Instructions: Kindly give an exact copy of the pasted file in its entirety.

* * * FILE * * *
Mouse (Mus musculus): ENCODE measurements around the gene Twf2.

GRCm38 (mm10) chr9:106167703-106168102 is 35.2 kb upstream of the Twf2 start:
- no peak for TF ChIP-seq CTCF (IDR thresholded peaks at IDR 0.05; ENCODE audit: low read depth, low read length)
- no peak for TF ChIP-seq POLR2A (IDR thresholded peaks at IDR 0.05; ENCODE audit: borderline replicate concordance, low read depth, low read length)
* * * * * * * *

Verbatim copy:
Mouse (Mus musculus): ENCODE measurements around the gene Twf2.

GRCm38 (mm10) chr9:106167703-106168102 is 35.2 kb upstream of the Twf2 start:
- no peak for TF ChIP-seq CTCF (IDR thresholded peaks at IDR 0.05; ENCODE audit: low read depth, low read length)
- no peak for TF ChIP-seq POLR2A (IDR thresholded peaks at IDR 0.05; ENCODE audit: borderline replicate concordance, low read depth, low read length)